In-Depth: Rep. Julia Brownley (D-CA) introduced this bill to ban advertisements for e-cigarettes and vaping devices on television and radio:
“Until the 1970s, the powerful cigarette industry used broadcast marketing as a means to sell their deadly products to Americans, and it cynically targeted young people in order to attract new customers, who would be beholden to their products for life. Today, the e-cigarette industry is doing the same thing. Congress banned cigarette ads on TV and radio beginning in 1971. However, due to a loophole, e-cigarette and vaping ads have been rapidly popping up on America’s screens, leading to a rise in vaping, especially among America’s youth. It is becoming abundantly clear that e-cigarettes and vaping are causing new, harmful health impacts among the people who use them. My bill would close this advertising loophole to ensure e-cigarette companies can no longer market these harmful products to children and young people.”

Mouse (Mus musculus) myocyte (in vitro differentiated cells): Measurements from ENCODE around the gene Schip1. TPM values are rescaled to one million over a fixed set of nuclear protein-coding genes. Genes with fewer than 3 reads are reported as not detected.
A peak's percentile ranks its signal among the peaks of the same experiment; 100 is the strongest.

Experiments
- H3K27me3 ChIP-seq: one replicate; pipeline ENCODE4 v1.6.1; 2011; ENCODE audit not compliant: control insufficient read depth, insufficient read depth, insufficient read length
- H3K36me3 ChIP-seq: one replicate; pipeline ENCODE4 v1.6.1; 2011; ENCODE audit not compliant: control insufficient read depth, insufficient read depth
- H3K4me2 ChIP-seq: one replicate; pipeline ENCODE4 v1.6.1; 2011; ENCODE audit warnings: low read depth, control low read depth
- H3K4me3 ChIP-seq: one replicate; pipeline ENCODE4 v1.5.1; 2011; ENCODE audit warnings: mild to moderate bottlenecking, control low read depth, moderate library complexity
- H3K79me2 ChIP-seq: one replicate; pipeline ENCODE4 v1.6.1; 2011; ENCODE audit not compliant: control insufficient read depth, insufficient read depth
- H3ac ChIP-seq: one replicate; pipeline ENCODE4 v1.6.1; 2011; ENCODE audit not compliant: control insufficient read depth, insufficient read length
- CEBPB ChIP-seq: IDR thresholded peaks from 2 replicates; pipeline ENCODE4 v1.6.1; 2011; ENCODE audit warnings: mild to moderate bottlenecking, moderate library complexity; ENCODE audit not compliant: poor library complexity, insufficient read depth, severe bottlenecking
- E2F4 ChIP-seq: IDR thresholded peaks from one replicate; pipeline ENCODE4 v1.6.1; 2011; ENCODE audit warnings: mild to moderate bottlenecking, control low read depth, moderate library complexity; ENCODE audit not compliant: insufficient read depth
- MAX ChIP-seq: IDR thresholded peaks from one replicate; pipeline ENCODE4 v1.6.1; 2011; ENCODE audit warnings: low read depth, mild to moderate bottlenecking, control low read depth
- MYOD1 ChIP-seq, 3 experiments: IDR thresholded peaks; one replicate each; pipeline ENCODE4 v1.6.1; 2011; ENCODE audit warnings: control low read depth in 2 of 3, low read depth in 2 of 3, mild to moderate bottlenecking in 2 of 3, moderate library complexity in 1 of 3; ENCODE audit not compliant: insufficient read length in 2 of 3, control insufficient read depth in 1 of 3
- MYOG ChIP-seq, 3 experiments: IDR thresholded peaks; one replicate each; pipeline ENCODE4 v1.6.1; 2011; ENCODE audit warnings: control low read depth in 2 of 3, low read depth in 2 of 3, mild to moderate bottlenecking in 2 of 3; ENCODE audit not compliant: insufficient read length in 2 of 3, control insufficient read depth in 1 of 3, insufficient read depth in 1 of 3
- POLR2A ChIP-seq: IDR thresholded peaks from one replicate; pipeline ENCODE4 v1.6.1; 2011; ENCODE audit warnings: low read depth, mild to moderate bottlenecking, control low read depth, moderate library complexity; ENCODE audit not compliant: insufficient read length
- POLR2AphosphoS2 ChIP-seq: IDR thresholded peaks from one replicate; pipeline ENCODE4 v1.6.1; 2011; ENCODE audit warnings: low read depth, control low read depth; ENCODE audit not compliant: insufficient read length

In her introductory remarks on September 18, 2019, Rep. Brownley cited vaping-related illnesses to underscore this bill’s urgency:
“[R]ecently, it was reported that a seventh person has died from a vaping-related illness in the United States. In response, the CDC recently announced that it has activated its emergency operations center to investigate what is quickly becoming a public health crisis. It is becoming abundantly clear that e-cigarettes are causing harmful health impacts among both teens, approximately 2.4 million students, and adults who use them. While more research is needed, I believe this public health emergency requires swift action by Congress to prevent the marketing of these products to young people. That is why I have introduced the Stop Vaping Ads Act, which will close the loophole in current law and would ban e-cigarette advertisements on broadcast media. I invite my colleagues to join me in support of this commonsense bill that will help curb the onslaught of harmful and dangerous e-cigarette ads.”